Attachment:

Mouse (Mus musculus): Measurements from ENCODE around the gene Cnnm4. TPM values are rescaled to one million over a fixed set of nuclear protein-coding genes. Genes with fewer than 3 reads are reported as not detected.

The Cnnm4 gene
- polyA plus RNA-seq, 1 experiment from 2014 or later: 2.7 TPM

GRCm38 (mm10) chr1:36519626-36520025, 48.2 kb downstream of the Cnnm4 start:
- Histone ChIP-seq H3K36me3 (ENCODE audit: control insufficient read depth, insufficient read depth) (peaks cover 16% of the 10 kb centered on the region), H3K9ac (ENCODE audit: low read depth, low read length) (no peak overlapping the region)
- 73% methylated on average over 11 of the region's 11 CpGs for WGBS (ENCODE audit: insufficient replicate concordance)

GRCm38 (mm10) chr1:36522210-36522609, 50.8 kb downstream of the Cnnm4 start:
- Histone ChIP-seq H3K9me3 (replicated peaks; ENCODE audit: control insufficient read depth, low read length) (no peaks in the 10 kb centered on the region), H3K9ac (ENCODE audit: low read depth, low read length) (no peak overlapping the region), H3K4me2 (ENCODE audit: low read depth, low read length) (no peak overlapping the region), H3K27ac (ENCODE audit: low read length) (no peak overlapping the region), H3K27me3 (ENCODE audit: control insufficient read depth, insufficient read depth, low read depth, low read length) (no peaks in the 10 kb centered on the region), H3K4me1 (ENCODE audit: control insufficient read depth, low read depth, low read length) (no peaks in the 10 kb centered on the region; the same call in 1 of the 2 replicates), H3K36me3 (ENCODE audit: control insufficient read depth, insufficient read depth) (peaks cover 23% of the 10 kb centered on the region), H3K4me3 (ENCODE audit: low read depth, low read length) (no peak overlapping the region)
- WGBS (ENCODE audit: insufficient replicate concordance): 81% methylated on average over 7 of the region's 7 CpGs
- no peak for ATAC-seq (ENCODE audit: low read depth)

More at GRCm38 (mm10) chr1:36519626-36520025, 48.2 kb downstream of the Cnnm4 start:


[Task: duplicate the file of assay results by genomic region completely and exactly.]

Mouse (Mus musculus): Measurements from ENCODE around the gene Cnnm4. TPM values are rescaled to one million over a fixed set of nuclear protein-coding genes. Genes with fewer than 3 reads are reported as not detected.

The Cnnm4 gene
- polyA plus RNA-seq, 1 experiment from 2014 or later: 2.7 TPM

GRCm38 (mm10) chr1:36519626-36520025, 48.2 kb downstream of the Cnnm4 start:
- Histone ChIP-seq H3K36me3 (ENCODE audit: control insufficient read depth, insufficient read depth) (peaks cover 16% of the 10 kb centered on the region), H3K9ac (ENCODE audit: low read depth, low read length) (no peak overlapping the region)
- 73% methylated on average over 11 of the region's 11 CpGs for WGBS (ENCODE audit: insufficient replicate concordance)

GRCm38 (mm10) chr1:36522210-36522609, 50.8 kb downstream of the Cnnm4 start:
- Histone ChIP-seq H3K9me3 (replicated peaks; ENCODE audit: control insufficient read depth, low read length) (no peaks in the 10 kb centered on the region), H3K9ac (ENCODE audit: low read depth, low read length) (no peak overlapping the region), H3K4me2 (ENCODE audit: low read depth, low read length) (no peak overlapping the region), H3K27ac (ENCODE audit: low read length) (no peak overlapping the region), H3K27me3 (ENCODE audit: control insufficient read depth, insufficient read depth, low read depth, low read length) (no peaks in the 10 kb centered on the region), H3K4me1 (ENCODE audit: control insufficient read depth, low read depth, low read length) (no peaks in the 10 kb centered on the region; the same call in 1 of the 2 replicates), H3K36me3 (ENCODE audit: control insufficient read depth, insufficient read depth) (peaks cover 23% of the 10 kb centered on the region), H3K4me3 (ENCODE audit: low read depth, low read length) (no peak overlapping the region)
- WGBS (ENCODE audit: insufficient replicate concordance): 81% methylated on average over 7 of the region's 7 CpGs
- no peak for ATAC-seq (ENCODE audit: low read depth)

More at GRCm38 (mm10) chr1:36519626-36520025, 48.2 kb downstream of the Cnnm4 start: